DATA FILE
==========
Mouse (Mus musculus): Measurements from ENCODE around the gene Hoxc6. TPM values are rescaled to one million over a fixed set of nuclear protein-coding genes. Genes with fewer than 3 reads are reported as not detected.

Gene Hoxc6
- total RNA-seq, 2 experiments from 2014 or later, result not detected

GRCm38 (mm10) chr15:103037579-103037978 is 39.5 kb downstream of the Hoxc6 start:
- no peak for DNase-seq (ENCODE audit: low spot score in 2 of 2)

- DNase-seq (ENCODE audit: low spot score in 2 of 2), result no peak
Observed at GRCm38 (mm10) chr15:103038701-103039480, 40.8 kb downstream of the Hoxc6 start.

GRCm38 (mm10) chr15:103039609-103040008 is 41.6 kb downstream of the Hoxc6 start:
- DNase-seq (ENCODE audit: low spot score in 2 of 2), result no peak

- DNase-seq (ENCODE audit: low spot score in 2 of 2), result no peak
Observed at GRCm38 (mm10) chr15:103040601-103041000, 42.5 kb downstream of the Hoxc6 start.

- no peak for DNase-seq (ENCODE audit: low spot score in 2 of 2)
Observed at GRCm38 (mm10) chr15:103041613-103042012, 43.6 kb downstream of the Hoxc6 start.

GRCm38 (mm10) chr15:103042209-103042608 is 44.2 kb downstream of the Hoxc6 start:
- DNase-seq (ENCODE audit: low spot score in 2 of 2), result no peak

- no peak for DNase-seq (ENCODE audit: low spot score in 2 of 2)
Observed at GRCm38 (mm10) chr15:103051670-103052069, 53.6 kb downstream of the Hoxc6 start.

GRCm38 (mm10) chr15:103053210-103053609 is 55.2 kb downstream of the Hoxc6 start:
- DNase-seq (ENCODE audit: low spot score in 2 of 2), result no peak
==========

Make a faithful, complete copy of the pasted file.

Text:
Mouse (Mus musculus): Measurements from ENCODE around the gene Hoxc6. TPM values are rescaled to one million over a fixed set of nuclear protein-coding genes. Genes with fewer than 3 reads are reported as not detected.

Gene Hoxc6
- total RNA-seq, 2 experiments from 2014 or later, result not detected

GRCm38 (mm10) chr15:103037579-103037978 is 39.5 kb downstream of the Hoxc6 start:
- no peak for DNase-seq (ENCODE audit: low spot score in 2 of 2)

- DNase-seq (ENCODE audit: low spot score in 2 of 2), result no peak
Observed at GRCm38 (mm10) chr15:103038701-103039480, 40.8 kb downstream of the Hoxc6 start.

GRCm38 (mm10) chr15:103039609-103040008 is 41.6 kb downstream of the Hoxc6 start:
- DNase-seq (ENCODE audit: low spot score in 2 of 2), result no peak

- DNase-seq (ENCODE audit: low spot score in 2 of 2), result no peak
Observed at GRCm38 (mm10) chr15:103040601-103041000, 42.5 kb downstream of the Hoxc6 start.

- no peak for DNase-seq (ENCODE audit: low spot score in 2 of 2)
Observed at GRCm38 (mm10) chr15:103041613-103042012, 43.6 kb downstream of the Hoxc6 start.

GRCm38 (mm10) chr15:103042209-103042608 is 44.2 kb downstream of the Hoxc6 start:
- DNase-seq (ENCODE audit: low spot score in 2 of 2), result no peak

- no peak for DNase-seq (ENCODE audit: low spot score in 2 of 2)
Observed at GRCm38 (mm10) chr15:103051670-103052069, 53.6 kb downstream of the Hoxc6 start.

GRCm38 (mm10) chr15:103053210-103053609 is 55.2 kb downstream of the Hoxc6 start:
- DNase-seq (ENCODE audit: low spot score in 2 of 2), result no peak